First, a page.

[The Korea News] In Korea, there is an increasing demand from startups, the public, and doctors for continuing telemedicine services that the Korean government temporarily allowed due to the COVID-19 pandemic in February 2020.
According to the Telemedical Industry Council, out of the 38 OECD member countries, Korea is the only nation that does not permit telemedicine. Furthermore, six out of the G7 countries have legalized telemedicine for both new and existing patients.
Due to the ease of COVID-19 pandemic, telemedicine services may come to an end soon. However, the future of these startups is uncertain as the legal basis for their operation will disappear when the government downgrades the COVID-19 classification from "serious" to "alert" around May. This change coincides with the World Health Organization's discussion on potentially ending the public health emergency of international concern (PHEIC) status for COVID-19. As a result, the legality of telemedicine and drug delivery services may become compromised.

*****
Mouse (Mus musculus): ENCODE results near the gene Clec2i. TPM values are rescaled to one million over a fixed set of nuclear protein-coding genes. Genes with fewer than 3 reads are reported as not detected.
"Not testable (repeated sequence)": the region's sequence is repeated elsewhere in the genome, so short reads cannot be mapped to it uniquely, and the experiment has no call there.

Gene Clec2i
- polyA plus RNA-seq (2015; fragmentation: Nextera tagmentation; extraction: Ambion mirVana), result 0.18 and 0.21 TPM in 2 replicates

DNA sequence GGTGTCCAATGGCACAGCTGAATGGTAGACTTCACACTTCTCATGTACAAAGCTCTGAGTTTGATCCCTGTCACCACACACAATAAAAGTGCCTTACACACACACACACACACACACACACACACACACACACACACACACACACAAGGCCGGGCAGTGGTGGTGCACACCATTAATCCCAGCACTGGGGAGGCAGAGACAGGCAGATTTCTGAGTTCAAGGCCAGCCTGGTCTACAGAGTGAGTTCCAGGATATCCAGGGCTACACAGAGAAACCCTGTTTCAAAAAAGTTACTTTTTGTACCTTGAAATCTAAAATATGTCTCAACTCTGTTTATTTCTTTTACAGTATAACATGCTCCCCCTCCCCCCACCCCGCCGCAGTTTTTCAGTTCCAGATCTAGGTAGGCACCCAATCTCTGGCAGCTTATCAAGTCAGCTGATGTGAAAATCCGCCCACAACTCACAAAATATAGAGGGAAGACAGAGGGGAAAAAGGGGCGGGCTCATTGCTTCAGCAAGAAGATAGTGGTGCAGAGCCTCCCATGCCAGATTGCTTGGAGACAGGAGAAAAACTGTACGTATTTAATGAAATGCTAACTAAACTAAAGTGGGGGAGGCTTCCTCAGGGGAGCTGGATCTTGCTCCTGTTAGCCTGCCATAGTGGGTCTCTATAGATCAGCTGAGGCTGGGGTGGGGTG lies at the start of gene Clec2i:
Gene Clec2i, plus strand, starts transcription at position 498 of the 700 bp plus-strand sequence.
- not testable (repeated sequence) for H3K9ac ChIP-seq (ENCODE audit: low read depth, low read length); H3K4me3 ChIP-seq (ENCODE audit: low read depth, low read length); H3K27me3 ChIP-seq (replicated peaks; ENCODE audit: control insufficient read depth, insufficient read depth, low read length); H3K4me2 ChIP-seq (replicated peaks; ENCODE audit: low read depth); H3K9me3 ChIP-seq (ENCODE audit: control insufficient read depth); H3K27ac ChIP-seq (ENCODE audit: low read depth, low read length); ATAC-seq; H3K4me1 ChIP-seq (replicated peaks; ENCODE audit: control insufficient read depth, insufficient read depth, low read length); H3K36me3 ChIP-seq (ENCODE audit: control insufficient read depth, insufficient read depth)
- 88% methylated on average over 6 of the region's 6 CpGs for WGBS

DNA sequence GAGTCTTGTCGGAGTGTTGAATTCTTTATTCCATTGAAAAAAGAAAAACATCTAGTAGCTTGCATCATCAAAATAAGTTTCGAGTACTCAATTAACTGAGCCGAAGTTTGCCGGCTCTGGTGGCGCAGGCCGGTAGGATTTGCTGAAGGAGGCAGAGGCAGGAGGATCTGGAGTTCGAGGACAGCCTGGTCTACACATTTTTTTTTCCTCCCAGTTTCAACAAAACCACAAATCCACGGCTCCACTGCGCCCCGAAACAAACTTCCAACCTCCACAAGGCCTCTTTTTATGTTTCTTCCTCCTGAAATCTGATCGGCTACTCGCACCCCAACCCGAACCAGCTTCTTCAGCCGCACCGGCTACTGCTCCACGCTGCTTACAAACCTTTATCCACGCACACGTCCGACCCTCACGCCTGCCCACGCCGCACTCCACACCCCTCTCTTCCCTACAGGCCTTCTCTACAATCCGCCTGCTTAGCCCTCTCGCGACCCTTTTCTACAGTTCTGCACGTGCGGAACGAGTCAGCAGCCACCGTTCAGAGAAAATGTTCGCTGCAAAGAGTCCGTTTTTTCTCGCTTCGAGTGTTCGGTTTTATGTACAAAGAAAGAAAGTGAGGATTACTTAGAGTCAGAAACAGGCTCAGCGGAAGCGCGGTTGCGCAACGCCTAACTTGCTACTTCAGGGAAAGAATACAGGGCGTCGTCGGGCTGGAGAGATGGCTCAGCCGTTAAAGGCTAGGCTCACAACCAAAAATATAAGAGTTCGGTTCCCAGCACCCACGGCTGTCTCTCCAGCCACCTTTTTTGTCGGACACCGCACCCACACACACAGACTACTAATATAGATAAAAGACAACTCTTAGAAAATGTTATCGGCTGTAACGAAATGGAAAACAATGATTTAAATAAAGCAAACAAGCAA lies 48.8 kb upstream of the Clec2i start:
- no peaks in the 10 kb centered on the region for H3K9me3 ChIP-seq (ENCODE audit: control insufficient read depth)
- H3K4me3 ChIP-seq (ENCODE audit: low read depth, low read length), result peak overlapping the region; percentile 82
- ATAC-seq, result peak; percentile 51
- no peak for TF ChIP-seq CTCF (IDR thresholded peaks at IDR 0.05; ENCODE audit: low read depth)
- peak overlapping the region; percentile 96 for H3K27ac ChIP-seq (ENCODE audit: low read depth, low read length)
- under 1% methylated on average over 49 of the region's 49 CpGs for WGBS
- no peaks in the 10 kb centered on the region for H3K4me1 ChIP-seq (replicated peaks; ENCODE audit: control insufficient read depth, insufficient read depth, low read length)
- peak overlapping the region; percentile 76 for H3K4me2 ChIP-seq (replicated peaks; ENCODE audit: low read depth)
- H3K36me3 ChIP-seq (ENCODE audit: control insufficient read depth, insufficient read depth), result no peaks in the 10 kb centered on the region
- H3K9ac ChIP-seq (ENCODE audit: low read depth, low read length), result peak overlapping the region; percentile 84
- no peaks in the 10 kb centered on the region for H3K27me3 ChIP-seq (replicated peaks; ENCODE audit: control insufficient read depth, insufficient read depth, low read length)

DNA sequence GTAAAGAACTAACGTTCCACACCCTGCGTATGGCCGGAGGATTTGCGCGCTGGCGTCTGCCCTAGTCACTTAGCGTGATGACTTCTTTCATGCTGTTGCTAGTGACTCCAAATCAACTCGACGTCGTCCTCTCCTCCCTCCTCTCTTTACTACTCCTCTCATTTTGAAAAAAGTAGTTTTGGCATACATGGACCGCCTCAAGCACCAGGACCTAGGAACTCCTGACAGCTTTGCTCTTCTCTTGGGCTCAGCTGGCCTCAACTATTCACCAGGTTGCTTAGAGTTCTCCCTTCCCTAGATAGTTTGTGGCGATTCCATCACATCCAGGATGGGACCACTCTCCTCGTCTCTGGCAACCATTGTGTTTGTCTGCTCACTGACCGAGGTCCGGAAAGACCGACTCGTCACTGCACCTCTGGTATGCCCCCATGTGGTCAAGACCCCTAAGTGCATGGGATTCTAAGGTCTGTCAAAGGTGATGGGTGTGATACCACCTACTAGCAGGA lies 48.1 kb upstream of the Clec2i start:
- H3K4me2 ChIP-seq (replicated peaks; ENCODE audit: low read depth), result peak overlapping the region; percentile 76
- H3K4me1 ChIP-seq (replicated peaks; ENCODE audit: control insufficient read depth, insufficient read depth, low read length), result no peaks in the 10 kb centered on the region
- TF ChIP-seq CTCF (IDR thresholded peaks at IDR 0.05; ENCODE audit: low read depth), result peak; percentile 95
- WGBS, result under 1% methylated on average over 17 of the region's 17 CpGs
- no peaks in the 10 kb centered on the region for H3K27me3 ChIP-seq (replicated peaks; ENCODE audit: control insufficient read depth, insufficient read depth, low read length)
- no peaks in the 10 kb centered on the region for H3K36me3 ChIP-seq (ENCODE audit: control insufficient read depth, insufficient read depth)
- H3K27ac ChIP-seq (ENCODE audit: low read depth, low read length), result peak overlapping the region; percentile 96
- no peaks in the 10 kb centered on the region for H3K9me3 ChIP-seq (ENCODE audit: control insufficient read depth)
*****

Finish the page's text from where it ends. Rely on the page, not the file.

The Korea Startup Forum, the nation's largest startup membership organization, launched an online campaign on April 14 to obtain signatures to "protect" the current telemedicine services that are available for both new and regular patients.
Despite initial opposition from the medical community citing concerns about the potential for errors in diagnosis and drug prescriptions, around 30 telemedicine platform startups, including Doctornow, have since been providing these services to patients.